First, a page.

And this is my cry for help.

I don’t know how else to say it. It’s time for those who have the privilege of not having their bodies seen as an outward expression of their unworthiness to step up. We are being encouraged to amputate a healthy organ from our body, so that we can be more visually pleasing. We are being asked to live with a lifetime of complications and increased risk for medical issues so that we can be smaller. We are told that instead of demanding equality for our differences we should conform.

I don’t know where you start. Maybe you start sharing articles about fat positivity on facebook. Or you call out fatphobic language your friends use. Maybe you examine why you’re so obsessed with other people’s health, or why you think the only good bodies are the ones who’s healthy ideal is the same as yours. I don’t know.

I am tired. I am tired of seeing people congratulated for not looking like me anymore. I’m tired of our culture acting like people who look like me are less than, as if we’re some sad reminder of what happens when you don’t love yourself.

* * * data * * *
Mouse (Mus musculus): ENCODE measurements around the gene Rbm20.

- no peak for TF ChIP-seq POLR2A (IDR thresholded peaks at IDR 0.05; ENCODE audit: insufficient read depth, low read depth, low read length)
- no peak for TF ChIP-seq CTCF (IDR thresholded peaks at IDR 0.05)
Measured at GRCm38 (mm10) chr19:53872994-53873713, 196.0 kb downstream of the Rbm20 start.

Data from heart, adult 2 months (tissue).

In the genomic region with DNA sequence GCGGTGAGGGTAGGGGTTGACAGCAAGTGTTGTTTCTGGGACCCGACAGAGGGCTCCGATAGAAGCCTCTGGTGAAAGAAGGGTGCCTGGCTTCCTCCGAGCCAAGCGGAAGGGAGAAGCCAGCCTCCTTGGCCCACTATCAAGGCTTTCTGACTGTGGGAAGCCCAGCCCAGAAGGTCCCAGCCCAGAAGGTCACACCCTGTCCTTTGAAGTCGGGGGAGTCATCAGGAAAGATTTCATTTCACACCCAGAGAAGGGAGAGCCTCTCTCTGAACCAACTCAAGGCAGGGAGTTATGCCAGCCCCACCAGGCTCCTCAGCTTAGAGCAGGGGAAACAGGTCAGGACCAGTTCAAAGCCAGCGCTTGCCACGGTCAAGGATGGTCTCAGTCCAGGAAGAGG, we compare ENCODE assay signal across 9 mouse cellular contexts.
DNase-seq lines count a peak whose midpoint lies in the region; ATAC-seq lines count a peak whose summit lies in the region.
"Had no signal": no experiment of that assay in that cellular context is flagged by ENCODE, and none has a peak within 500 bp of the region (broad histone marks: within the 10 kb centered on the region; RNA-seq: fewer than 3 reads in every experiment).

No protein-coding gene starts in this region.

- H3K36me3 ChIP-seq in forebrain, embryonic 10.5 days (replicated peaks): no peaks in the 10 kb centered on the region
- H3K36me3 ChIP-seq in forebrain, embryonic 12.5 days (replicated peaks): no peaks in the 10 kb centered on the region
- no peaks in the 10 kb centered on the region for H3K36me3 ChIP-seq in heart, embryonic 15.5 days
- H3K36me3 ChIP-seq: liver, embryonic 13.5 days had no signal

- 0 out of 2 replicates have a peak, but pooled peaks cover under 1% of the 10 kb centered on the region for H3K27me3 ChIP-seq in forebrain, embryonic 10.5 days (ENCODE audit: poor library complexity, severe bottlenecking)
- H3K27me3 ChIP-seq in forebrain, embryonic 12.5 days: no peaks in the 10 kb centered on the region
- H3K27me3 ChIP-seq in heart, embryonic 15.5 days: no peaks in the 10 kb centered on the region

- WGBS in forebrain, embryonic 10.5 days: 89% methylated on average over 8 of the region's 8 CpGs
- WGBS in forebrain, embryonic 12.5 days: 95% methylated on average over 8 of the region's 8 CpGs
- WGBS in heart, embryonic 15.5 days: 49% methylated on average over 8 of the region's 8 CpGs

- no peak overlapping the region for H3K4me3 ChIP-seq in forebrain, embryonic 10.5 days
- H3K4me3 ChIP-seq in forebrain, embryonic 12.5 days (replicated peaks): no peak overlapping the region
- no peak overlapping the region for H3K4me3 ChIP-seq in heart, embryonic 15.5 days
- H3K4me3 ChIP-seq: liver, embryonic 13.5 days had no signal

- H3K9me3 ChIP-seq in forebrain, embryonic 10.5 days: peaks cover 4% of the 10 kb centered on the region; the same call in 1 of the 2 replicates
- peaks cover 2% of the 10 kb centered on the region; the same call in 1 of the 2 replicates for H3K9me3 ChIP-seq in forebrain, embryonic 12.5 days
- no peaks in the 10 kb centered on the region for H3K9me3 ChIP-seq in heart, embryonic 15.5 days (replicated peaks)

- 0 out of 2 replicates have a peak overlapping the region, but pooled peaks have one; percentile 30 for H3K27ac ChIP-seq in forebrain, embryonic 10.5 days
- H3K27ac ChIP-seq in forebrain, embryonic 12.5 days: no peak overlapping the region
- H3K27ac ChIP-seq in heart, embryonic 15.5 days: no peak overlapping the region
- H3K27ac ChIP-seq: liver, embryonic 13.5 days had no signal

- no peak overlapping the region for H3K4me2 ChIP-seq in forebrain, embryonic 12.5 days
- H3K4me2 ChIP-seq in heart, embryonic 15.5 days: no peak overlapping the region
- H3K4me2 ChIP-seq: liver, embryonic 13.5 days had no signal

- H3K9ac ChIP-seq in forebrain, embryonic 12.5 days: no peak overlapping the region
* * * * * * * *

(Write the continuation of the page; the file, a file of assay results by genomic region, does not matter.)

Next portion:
I love myself – now I just need you to help create a world that will allow that.

edit* I am not a news outlet. I do not have an ethical obligation to allow people to engage in discourse that I find counter-productive or harmful to the audience I serve. If you leave a comment that promotes weight loss, diet culture, or weight loss surgery in any way, it will not be posted. For those of you who are preparing to have this surgery, I strongly encourage you to read Dr Linda Bacon’s book Health At Every Size. Here is an excerpt from the book about the dangers of weight loss surgery. 

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Janelle

Wednesday 22nd of April 2020

I love this and all your articles, and what you stand for. You should know that multiple times, I have seen weight loss and dieting ads displayed in these posts. It's extremely jarring, and I'm betting you weren't aware of that.

Please keep writing! This is not a criticism of you, just an FYI. :)

fatgirlflow

Thursday 23rd of April 2020